6- How Do I Find a Job in the UK?
This is of course one of the most important aspects of working out how to move to the UK. So listen up, cos this part’s essential!
The best way to start your job hunt is by scouring some of the UK’s most popular online jobs boards—Reed, Monster and Indeed are all great places to start, while famous newspaper The Guardian is also a very useful outlet in the search for work. These websites make job-hunting easy and accessible, so make sure you check them out.
LinkedIn is (of course!) super popular for searching for jobs, but it’s especially popular in the UK. It’s useful for networking, finding companies who’d use your services, and searching for people who might be able to help you get a job in your industry.
For finding jobs in the UK, recruitment consultants are also pretty popular. That said, we don’t necessarily recommend them, because they’re usually pretty unhelpful, and often point you in the direction of inappropriate and unsuitable roles.
That said, recruitment specialists can be helpful if you use them wisely. If you want to use a recruitment agency, here’s our advice: don’t go to a general recruitment consultancy. Instead, find a specific consultancy that specializes in your particular line of work, and you’ll have a much more useful, fulfilling and pleasant experience.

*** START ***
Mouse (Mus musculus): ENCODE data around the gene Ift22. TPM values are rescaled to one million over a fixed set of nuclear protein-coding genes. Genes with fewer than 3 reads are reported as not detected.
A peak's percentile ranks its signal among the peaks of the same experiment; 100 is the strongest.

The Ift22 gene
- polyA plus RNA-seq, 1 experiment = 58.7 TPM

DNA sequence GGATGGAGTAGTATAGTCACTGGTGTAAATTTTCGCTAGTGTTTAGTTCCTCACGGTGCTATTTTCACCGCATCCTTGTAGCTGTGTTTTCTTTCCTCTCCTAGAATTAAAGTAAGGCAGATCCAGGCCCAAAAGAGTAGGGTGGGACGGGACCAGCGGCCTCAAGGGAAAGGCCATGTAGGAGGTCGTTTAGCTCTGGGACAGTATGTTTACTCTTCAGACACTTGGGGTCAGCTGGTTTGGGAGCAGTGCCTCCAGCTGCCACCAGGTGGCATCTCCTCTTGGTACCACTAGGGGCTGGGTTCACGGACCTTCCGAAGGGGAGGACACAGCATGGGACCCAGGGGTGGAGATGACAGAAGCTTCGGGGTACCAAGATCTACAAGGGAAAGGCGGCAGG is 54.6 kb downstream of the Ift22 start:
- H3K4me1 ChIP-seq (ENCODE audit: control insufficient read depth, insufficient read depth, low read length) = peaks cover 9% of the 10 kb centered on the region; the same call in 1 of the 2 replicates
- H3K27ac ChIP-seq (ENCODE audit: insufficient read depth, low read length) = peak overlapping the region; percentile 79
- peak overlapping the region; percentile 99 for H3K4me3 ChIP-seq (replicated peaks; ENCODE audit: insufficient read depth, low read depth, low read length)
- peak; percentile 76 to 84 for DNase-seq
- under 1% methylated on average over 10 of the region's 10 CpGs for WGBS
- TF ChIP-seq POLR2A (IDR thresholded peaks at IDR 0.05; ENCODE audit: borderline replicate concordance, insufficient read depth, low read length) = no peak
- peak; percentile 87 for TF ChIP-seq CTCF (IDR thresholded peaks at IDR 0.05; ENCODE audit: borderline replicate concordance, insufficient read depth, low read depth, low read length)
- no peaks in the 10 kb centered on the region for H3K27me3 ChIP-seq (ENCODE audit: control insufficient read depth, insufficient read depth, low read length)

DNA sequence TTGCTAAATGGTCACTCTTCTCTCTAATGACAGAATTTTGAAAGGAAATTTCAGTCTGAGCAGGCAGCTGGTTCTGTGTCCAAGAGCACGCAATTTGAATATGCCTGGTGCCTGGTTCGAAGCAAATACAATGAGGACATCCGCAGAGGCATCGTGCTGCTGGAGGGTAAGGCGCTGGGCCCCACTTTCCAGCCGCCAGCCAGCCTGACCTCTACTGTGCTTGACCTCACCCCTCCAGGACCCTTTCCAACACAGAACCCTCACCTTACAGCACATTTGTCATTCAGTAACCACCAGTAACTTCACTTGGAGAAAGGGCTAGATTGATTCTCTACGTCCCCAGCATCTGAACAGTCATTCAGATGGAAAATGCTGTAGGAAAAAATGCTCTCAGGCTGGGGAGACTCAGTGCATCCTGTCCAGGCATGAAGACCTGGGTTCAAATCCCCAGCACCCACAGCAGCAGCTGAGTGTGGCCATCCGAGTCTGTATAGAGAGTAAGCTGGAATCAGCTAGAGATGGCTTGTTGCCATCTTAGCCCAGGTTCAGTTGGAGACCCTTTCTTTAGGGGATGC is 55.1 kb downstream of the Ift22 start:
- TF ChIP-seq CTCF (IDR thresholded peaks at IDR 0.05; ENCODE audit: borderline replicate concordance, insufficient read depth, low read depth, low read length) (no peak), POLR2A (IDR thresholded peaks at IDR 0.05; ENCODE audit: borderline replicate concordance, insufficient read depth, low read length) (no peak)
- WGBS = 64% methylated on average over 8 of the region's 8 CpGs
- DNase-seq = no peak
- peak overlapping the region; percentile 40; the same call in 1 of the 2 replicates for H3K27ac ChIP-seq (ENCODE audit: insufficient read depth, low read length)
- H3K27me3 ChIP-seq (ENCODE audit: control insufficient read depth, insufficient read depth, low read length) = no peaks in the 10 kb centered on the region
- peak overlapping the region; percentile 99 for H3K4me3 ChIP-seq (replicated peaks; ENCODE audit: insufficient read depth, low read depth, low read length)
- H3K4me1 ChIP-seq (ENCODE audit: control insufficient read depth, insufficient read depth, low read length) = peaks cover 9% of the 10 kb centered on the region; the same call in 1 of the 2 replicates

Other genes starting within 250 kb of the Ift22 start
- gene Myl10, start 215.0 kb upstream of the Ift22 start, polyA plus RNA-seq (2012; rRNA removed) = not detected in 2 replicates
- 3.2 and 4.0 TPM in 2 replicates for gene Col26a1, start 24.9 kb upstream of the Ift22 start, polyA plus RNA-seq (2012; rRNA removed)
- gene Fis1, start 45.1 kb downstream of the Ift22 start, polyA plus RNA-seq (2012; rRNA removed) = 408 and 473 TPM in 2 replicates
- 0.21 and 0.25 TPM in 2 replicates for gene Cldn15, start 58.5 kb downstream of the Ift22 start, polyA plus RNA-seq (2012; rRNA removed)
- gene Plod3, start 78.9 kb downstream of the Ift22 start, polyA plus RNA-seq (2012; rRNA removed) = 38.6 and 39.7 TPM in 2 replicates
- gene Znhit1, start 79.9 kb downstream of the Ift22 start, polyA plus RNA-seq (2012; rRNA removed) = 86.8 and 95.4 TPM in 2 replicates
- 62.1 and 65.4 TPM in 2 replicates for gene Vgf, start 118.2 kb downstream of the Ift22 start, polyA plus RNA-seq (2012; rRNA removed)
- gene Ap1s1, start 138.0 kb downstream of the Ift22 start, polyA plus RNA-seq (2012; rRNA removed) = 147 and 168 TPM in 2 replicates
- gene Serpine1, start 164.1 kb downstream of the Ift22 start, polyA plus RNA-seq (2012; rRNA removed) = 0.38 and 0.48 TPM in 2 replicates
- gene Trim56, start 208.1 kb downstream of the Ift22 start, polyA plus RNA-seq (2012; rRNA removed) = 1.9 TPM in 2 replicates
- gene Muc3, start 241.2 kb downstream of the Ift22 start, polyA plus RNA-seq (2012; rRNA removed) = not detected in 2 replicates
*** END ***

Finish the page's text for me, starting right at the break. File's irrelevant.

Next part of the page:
If you want to find a job in the UK, it’s of course best to move to the big cities. In London, for example, it’s super easy to find a job, even if you haven’t yet arrived. In general, the bigger the city, the easier it is to find a job—but the bigger the city, the more expensive life can be, so it’s a trade-off you need to assess.
7- What Are the Best Places to Live In the UK?
In lots of ways, this is a difficult question to answer— home to four countries and countless cities, the UK is a very diverse place.
But, of course, some locations are better than others. London is always a very popular choice (for people from all over the world), but other good options include Edinburgh, Manchester, Glasgow, Bristol, Liverpool, Newcastle and Oxford. And on top of all that, you have many more remote and rural locations, if that’s the sort of stuff you’re into.
Whatever type of life you’re looking for, you can find it in the UK. Want history and heritage? Head to Cambridge. Want warm welcomes from down-to-earth people? Go to Glasgow. Want incredible access to some of the most beautiful places on the planet? Wander over to Inverness.
We’ve covered all of this in much more detail in our action-packed guide to the best cities in the UK. It’s brimming with insightful inspiration, so make sure you check it out.
8- How do I Find Accommodation in the UK?
Okay, we have to be honest here: it can be pretty difficult to find accommodation in the UK if you’re not already in the region.